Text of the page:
To lead with a cliche, my love for this film knows no bounds. My experiences weren't exactly the same as the people in this movie, but the feelings and emotions were. The way Ralphie, his brother, and his friends carried on rings true to my childhood. The way his parents behave, believe it or not, feels familiar to the way I've approached the holidays as a parent. There are lots of anxieties that come with trying to provide something special for your little ones. This movie taps into this. Again, the particulars of my life are different, but the notion of doing your best no matter the circumstances are the same. On top of that, it's just funny. All of these are reasons why I return to watch this movie every year. Christmas just wouldn't be the same without it. (Movies I Grew Up With: A Christmas Story)

Honorable Mention: Risky Business, D. C. Cab, Blue Thunder, Psycho II


  1. National Lampoon's Vacation is a film I grew up on. It's a staple for the entire family. It's one of those films where if we're eating or something. Even if we're not getting along. If it's on TV, we stop whatever we're doing and just watch it. I don't give a shit what anyone says. To me, that film is.... the greatest road movie... ever (even though I'm set to watch my next Blind Spot in Wim Wenders' Road Trilogy).

    Here's my list of the best films of 1983 so far. I'm guessing you and I aren't fond of Terms of Endearment (I honestly think it's overrated as fuck).

  2. Vacation is fantastic. I love that it has such a dear spot in your family.

    Honestly, I haven't seen Terms of Endearment, yet.

  3. Well I’m 9 out of 10 (haven’t seen Wild Style) but we’re miles apart except on our #1. Like you I just LOVE A Christmas Story, it’s in my top 5 for Christmas movies-though White Christmas I think will always remain unbeatable. But A Christmas Story does tap into so many memories that are universal, plus it’s so flat out funny.

    Of the others Vacation and Trading Places are very fun films even though they wouldn’t make my list. I agree about Beverly D’Angelo.

    Star 80 is a provocative, unsettling and tragic film which I’ve only watched the once and while Roberts plays a repulsive reptile of a person he is simply riveting doing that. I know that’s his bread and butter but he’s a far more varied talent than he’s credited with. I strongly urge you to watch It’s My Party, it is a SAD film (he plays a man with AIDS who when he finds he is moving into the final stage of the disease decides to commit suicide, throwing a large party beforehand to say goodbye to all the people in his life-who are aware of his choice) he plays the absolute opposite of his role in Star 80 and is equally brilliant.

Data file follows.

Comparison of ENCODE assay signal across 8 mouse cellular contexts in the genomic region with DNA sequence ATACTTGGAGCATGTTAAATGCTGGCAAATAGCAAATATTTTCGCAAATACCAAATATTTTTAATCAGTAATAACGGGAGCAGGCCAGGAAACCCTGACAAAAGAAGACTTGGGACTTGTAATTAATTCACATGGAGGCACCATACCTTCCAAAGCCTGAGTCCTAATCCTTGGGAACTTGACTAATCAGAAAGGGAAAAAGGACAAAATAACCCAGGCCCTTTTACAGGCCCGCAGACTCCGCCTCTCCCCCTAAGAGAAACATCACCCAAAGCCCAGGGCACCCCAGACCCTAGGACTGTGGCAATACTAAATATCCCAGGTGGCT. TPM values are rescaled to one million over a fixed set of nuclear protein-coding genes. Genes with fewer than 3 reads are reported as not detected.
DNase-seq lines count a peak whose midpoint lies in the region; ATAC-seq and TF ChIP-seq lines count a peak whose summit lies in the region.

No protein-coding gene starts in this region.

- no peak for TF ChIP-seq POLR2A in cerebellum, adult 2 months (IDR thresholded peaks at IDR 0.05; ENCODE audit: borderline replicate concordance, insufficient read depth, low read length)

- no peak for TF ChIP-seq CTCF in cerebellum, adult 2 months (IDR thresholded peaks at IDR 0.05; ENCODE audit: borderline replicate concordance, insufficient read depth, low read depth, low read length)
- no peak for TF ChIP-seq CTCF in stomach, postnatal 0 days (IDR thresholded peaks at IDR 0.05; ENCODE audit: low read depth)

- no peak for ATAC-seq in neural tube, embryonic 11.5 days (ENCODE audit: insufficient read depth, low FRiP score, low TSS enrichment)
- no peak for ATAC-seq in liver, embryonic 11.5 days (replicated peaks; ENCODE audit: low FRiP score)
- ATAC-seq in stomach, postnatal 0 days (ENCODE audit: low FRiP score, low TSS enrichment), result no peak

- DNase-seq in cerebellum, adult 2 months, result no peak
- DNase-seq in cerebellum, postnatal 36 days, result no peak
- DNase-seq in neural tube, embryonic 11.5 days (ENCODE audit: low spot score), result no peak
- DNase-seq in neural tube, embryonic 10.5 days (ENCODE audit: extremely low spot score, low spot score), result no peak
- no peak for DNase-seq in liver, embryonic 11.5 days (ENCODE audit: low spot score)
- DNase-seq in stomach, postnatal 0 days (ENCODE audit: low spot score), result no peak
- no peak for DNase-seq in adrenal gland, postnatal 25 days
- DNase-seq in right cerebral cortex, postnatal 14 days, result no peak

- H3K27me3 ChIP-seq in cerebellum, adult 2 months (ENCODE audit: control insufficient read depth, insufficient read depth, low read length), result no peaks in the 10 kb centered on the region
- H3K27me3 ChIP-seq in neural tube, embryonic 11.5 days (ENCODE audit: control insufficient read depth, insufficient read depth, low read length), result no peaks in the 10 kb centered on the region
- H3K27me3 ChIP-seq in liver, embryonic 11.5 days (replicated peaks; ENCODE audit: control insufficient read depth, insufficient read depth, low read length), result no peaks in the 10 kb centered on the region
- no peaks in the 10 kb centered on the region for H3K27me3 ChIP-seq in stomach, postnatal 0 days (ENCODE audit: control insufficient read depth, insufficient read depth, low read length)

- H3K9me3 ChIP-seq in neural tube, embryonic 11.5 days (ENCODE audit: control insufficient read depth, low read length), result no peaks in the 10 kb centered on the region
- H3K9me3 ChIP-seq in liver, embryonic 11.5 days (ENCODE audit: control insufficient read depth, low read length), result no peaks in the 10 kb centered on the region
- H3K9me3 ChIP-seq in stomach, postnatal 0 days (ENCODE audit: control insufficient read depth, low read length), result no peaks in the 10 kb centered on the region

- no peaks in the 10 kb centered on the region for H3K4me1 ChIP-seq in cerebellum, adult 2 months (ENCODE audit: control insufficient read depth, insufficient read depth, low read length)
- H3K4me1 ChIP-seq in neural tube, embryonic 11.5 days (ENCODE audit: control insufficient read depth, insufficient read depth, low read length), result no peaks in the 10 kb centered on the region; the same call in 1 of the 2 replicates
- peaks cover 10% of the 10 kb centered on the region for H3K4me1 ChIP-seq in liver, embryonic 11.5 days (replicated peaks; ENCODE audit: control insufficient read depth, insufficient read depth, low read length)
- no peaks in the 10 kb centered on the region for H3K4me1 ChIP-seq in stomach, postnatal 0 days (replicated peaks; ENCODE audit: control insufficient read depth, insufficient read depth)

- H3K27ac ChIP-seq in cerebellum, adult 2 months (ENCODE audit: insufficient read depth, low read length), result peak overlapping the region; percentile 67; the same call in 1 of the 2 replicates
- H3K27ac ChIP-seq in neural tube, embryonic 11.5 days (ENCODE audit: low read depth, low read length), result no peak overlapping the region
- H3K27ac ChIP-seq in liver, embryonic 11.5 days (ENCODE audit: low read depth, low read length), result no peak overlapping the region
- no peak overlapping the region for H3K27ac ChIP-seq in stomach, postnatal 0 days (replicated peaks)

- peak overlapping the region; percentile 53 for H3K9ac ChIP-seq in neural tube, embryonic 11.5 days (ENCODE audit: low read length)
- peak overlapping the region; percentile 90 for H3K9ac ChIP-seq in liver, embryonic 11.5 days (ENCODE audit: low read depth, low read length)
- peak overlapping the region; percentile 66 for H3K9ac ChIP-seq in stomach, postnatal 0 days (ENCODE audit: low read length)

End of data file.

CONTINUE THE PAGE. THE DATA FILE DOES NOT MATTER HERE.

Geez I detest this version of Scarface!

    My top 10 would run this way though placement except for the first three is tough since I’m a big fan of them all.

    A Christmas Story
    To Be or Not To Be
    Under Fire
    War Games
    Educating Rita
    Terms of Endearment
    The Fourth Man
    The Right Stuff
    Mr. Mom
    Max Dugan Returns

    Honorable Mentions:

    Heart Like a Wheel-This one was tough to leave out of my top 10. Bonnie Bedelia plays race car driver Shirley Muldowney and she’s just great.

    Pirates of Penzance-I’m not usually much for Gilbert & Sullivan but with Kevin Kline, Linda Ronstadt, Angela Lansbury and George Rose as the very model of a modern major general this is damn near irresistible.
    Eddie and the Cruisers
    The Outsiders

    I remember a couple of weeks back you chose the TV film The Day After which came out this year and looking at what else also premiered the subject was certainly a hot topic with both Special Bulletin and Testament (both excellent films) which look at different aspects of the same thing being released.
    Some other very good television from this year:

    King Lear-There is a new version coming with Anthony Hopkins and Emma Thompson but it will have far to go to top this one with Laurence Olivier and Diana Rigg at their absolute peaks.

    Chiefs-Tremendous miniseries about a Southern town during the tenures of three very different police chiefs spanning decades. Amazing cast headed by Charlton Heston, Brad Davis, Billy Dee Williams and Wayne Rogers for starters. The Stuart Woods source novel is excellent as well.

    Separate Tables-Julie Christie and Alan Bates play all four major roles in this version of the Terrence Rattigan play.

    The Thornbirds-Barbara Stanwyck, Jean Simmons (both of whom won multiple awards for their work), and Richard Chamberlain head a huge cast.

    Who Will Love My Children?-A heartbreaker with perhaps Ann-Margret’s best performance ever.

    1. I know a lot of yours are big movies from that year, but again, somehow I just haven't seen many of them. I have seen War Games and Mr. Mom. While I like both, I wouldn't say I was a big fan. Same with Pirates of Penzance. The only caveat to that one is I probably watched it a dozen times over the summer of '84, but haven't seen it since. I've also seen The Thornbirds, but only during that time it originally aired o don't remember much other than a shirtless Richard Chamberlain.

    2. Well you have a lot of great stuff to catch up on which is always a plus!